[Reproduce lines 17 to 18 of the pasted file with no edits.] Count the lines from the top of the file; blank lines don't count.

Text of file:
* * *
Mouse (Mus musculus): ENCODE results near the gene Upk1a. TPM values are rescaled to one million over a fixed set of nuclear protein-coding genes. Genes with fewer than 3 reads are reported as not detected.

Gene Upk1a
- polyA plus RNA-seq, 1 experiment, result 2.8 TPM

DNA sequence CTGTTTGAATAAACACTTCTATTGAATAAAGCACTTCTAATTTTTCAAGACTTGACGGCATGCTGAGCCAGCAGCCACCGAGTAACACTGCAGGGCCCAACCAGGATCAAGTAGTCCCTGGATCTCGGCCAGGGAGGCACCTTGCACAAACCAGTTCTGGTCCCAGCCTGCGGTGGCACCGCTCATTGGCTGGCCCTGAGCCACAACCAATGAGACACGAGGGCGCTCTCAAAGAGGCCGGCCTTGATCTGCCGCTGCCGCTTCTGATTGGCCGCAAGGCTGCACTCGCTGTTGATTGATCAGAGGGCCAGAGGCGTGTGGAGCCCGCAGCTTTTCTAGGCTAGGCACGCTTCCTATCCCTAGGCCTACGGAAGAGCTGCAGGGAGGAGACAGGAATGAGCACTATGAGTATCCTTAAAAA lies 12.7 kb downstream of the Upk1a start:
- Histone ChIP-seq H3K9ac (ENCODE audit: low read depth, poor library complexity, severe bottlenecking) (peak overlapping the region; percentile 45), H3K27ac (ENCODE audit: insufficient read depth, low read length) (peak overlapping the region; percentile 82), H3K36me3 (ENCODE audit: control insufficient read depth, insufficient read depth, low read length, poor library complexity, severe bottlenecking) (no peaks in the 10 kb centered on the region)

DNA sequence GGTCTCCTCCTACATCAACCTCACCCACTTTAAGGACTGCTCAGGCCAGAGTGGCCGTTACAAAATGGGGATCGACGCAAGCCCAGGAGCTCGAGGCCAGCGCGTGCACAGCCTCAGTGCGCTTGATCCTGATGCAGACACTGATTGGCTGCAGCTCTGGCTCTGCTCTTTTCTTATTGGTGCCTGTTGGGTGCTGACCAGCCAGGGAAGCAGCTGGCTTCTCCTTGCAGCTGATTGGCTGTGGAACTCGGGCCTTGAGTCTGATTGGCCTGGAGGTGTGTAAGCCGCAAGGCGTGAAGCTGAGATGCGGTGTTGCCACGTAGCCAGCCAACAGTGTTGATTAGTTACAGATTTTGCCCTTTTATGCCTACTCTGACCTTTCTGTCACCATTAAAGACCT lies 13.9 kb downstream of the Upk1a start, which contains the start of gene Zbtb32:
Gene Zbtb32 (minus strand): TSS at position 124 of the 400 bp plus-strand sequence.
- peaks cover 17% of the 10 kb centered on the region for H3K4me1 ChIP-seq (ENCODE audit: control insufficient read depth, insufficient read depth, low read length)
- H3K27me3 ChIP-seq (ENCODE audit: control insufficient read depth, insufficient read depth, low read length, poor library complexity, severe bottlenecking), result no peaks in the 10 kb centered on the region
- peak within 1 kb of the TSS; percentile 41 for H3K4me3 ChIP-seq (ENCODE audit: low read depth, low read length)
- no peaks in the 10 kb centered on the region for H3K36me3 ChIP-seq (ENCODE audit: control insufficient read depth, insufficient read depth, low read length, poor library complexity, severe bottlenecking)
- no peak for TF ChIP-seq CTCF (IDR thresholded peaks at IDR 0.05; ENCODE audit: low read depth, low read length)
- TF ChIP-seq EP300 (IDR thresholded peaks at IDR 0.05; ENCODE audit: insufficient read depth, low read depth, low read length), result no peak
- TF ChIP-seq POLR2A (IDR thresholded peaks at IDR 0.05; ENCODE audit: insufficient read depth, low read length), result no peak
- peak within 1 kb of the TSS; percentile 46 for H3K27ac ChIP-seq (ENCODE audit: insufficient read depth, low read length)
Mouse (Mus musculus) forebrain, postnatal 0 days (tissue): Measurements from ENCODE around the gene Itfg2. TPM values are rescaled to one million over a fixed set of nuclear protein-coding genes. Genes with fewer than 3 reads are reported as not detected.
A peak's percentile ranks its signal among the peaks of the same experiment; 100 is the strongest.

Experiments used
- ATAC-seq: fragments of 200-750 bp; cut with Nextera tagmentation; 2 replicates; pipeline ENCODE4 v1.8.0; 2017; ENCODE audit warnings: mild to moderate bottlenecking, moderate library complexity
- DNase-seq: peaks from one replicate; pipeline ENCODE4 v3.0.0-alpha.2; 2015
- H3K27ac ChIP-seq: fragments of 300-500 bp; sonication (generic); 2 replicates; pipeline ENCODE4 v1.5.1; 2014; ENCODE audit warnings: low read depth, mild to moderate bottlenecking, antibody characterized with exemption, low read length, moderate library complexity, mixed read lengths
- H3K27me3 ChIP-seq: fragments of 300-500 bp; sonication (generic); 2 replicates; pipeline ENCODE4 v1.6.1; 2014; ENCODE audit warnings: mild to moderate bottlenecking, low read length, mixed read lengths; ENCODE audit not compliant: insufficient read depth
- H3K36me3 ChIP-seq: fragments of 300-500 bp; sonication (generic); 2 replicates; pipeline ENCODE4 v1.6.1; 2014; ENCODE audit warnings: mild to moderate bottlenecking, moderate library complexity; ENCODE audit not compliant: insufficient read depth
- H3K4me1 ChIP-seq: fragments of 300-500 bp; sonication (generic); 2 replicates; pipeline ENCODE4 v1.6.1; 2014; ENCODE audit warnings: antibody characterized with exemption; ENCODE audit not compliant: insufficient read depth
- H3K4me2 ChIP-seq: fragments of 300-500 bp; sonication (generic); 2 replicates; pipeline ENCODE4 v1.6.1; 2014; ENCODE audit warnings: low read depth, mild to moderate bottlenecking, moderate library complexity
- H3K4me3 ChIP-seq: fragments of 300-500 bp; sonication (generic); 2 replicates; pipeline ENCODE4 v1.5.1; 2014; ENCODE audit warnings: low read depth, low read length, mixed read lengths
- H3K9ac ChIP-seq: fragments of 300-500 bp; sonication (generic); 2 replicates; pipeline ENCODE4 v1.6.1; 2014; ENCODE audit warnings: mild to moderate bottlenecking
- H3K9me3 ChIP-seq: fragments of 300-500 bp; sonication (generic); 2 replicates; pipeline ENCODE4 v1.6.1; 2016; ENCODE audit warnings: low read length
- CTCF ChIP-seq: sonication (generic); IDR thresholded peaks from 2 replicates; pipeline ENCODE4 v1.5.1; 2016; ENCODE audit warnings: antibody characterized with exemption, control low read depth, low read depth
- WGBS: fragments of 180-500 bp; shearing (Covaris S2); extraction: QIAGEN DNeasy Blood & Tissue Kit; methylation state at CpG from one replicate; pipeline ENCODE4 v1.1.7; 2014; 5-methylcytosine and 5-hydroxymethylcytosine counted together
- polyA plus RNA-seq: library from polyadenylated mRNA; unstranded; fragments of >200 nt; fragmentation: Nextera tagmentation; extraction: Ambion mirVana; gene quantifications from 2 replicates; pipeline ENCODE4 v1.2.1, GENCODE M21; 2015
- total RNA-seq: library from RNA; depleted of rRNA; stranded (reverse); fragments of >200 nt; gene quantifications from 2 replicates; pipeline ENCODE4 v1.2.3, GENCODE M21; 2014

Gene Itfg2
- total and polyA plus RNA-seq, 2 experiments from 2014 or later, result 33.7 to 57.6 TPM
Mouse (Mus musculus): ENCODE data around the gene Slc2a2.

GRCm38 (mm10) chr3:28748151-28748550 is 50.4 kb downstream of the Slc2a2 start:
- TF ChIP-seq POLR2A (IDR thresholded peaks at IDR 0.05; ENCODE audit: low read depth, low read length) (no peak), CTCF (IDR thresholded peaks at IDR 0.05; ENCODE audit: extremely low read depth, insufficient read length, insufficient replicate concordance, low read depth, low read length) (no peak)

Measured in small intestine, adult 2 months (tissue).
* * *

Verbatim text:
A peak's percentile ranks its signal among the peaks of the same experiment; 100 is the strongest.

Experiments used